Launch titles invariably fall into one of two categories; innovative titles designed to show off the capabilities of the new system or lazy cash-ins designed to soak up cash from early adopters with nothing to play. Pokémon Dash is one of those titles that plunges the second category to all new depths. As a début Pokémon title it is a kick in the face to all fans loyal to the franchise.
Pokémon Dash is a checkpoint based on foot racing game starring everyone’s favourite yellow rat. Why Pikachu has suddenly decided to turn athlete is never quite explained but then again it doesn’t really matter. Taking control of Pikachu it is your job to guide the little fellow to each checkpoint in turn by frantically rubbing your stylus across the touch screen. The check points are scattered all over the place so don’t expect any “tracks” in the traditional sense. Instead you have different terrain types that can slow your Pokémon down unless you guide him over the appropriate power-up first. Some checkpoints are too far away to reach by foot which is where the balloons come into play. By rising to the sky you have a birds eye view of your surroundings although you still have to assault your touch screen with a barrage of scratch inducing strokes in order to get anywhere. Once you spot the check point you can slowly descent or pop the balloons and send Pikachu plummeting down. The latter comes with the risk of stunning the little fellow if he its anything too had but can win you precious seconds if you are in a tight spot.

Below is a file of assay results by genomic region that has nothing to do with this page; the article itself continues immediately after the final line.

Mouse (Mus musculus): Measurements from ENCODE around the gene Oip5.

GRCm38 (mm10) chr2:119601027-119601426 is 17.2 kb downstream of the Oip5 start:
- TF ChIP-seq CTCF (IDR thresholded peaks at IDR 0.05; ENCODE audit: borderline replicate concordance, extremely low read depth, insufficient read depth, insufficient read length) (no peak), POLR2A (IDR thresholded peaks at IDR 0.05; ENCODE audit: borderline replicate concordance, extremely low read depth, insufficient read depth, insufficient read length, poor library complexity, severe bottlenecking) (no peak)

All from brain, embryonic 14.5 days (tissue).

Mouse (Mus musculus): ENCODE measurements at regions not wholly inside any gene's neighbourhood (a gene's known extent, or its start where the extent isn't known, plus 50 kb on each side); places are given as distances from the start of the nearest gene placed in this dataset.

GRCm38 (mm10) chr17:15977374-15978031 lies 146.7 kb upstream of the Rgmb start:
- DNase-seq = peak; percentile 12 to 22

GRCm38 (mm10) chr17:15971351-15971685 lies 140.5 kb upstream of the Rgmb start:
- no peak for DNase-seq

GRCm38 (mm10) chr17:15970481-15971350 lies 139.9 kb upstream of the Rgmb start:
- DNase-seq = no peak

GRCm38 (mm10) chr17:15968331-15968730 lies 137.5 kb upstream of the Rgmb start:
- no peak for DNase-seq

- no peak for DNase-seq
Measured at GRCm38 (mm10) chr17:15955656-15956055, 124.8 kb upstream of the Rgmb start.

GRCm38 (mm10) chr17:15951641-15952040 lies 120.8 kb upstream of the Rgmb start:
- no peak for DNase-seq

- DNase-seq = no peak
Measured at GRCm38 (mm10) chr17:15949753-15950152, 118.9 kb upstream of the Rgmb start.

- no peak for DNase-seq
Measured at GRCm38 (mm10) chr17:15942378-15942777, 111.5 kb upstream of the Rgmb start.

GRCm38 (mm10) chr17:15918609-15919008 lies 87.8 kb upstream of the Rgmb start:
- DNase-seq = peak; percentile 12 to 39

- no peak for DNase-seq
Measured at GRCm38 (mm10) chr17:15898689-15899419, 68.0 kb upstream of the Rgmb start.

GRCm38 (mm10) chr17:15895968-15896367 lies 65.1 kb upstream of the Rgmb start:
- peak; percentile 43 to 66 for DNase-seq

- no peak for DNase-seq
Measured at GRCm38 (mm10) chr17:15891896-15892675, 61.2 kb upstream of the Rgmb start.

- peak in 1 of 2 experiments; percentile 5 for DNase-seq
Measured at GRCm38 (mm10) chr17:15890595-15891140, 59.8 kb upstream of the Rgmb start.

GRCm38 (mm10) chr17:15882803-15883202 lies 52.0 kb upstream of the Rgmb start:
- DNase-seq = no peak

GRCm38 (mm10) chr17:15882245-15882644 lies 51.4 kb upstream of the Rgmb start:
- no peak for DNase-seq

Pokémon Dash sounds like a good idea on paper and if it was included s a bonus mini game in a proper title wit wouldn’t have been so bad but as it is this is a case of license milking at its best. Out of all the Pokémon only Pikachu is available to players which would have been bad enough if the shoddy visuals didn’t make the notion of more characters useless. The game is viewed from a top down perspective but the limited scenery and large boring “tracks” does very little to draw you in. The game has almost no sense of depth and running around the large featureless landscapes is every bit as boring as it sounds.
There’s no fighting with the other racers or any trademark special moves to pull off so beyond the obvious cash-in potential there’s little reason for this mess to even bear the Pokémon name.
Owning the Gameboy Advance Pokémon titles gives you access to a few bonus tracks but when the core game is this bad its hard to imagine anyone persisting with it. There’s also a six player multi-player mode but finding enough other people who were suckered into buying this might prove to be a challenge. The audio compliments the repetitive gameplay nicely with some dull songs and mountains of Pikachu sound effects.
After playing this game extensively I cam away with very little positive feedback about it. While the game starts out easy enough to be almost insulting it soon skyrockets into the realms of frustration. If you thought this would be an ideal gift for a younger Pokémon fan with no skills then guess again. It’s disheartening to see Nintendo allow titles like this to represent one of their biggest brands and even more so as a demonstration of their new hardware. My advice would be to pass this one up even if you are a huge Pokémon fan. About the only fun to be had with it is using the stylus to pull Pikachu’s ears and tail on the title screen.
*Review originally published 2005.